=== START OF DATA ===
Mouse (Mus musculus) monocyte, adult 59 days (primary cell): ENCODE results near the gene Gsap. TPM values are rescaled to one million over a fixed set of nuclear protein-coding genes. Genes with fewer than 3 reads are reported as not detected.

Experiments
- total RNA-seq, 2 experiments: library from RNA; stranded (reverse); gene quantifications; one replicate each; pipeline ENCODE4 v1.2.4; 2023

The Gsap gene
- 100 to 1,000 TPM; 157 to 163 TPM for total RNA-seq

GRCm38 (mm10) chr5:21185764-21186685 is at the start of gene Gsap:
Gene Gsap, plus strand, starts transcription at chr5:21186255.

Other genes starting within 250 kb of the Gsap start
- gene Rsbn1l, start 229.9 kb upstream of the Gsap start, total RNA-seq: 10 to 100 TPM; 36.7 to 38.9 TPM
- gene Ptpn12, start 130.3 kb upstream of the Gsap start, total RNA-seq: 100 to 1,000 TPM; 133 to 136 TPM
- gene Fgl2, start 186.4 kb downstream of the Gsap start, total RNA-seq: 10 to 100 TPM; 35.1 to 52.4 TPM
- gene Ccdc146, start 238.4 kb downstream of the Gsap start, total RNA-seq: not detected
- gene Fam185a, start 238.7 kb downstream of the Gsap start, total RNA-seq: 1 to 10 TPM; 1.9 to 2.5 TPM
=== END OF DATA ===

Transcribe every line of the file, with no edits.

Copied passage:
Mouse (Mus musculus) monocyte, adult 59 days (primary cell): ENCODE results near the gene Gsap. TPM values are rescaled to one million over a fixed set of nuclear protein-coding genes. Genes with fewer than 3 reads are reported as not detected.

Experiments
- total RNA-seq, 2 experiments: library from RNA; stranded (reverse); gene quantifications; one replicate each; pipeline ENCODE4 v1.2.4; 2023

The Gsap gene
- 100 to 1,000 TPM; 157 to 163 TPM for total RNA-seq

GRCm38 (mm10) chr5:21185764-21186685 is at the start of gene Gsap:
Gene Gsap, plus strand, starts transcription at chr5:21186255.

Other genes starting within 250 kb of the Gsap start
- gene Rsbn1l, start 229.9 kb upstream of the Gsap start, total RNA-seq: 10 to 100 TPM; 36.7 to 38.9 TPM
- gene Ptpn12, start 130.3 kb upstream of the Gsap start, total RNA-seq: 100 to 1,000 TPM; 133 to 136 TPM
- gene Fgl2, start 186.4 kb downstream of the Gsap start, total RNA-seq: 10 to 100 TPM; 35.1 to 52.4 TPM
- gene Ccdc146, start 238.4 kb downstream of the Gsap start, total RNA-seq: not detected
- gene Fam185a, start 238.7 kb downstream of the Gsap start, total RNA-seq: 1 to 10 TPM; 1.9 to 2.5 TPM